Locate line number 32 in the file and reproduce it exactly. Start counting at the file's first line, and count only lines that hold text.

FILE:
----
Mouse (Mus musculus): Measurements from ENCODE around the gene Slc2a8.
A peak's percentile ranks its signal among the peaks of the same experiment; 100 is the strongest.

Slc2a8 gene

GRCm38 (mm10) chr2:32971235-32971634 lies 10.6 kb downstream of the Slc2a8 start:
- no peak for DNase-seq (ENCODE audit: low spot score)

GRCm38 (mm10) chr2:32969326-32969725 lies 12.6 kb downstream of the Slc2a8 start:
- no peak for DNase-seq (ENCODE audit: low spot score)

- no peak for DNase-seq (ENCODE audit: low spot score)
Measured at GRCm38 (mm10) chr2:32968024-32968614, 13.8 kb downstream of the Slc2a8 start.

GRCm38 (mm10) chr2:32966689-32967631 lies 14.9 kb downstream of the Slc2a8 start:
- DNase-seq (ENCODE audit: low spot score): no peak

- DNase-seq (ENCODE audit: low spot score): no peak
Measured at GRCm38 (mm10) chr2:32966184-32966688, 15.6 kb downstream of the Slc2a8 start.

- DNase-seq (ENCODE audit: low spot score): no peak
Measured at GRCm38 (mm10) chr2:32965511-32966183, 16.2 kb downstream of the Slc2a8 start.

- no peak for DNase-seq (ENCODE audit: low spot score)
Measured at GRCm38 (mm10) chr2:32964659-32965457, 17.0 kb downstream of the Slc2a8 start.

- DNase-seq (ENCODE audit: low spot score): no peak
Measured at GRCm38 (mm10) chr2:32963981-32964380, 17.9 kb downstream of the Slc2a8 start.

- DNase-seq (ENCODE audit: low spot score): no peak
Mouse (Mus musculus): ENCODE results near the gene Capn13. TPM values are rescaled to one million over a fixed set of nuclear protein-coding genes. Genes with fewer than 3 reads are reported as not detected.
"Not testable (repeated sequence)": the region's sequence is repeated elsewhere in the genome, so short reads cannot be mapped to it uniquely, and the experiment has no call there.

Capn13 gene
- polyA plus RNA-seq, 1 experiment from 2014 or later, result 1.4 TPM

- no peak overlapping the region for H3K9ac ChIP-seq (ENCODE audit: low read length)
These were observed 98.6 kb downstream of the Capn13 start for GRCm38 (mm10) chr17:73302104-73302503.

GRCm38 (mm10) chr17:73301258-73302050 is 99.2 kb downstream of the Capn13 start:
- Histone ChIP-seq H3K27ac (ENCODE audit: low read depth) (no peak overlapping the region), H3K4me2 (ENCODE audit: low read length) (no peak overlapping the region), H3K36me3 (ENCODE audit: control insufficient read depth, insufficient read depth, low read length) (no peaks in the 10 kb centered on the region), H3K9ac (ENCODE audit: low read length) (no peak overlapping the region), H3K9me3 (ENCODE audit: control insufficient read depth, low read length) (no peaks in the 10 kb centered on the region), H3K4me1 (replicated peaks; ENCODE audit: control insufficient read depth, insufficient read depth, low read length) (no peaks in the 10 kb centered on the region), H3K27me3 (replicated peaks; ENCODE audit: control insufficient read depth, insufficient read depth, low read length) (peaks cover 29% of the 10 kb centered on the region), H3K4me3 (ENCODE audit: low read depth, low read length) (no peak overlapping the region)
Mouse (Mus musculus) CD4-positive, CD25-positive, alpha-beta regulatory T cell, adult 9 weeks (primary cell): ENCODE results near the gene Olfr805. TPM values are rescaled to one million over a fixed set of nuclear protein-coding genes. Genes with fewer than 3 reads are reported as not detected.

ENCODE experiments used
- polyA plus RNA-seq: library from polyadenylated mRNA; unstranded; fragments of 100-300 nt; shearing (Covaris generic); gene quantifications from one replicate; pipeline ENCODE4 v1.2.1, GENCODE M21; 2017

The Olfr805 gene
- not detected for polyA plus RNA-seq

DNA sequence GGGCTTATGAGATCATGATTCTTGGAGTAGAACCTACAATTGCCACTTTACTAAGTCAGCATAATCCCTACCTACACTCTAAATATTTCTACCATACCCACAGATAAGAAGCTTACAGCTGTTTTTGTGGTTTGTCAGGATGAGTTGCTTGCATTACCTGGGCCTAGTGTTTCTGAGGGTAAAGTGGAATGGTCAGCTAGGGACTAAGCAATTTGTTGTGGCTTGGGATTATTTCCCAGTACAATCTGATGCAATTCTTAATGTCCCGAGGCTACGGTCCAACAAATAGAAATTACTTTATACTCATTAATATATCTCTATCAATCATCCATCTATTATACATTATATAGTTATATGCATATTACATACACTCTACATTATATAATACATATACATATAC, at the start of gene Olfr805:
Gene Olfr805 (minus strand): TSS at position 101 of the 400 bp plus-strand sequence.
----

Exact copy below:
The Olfr805 gene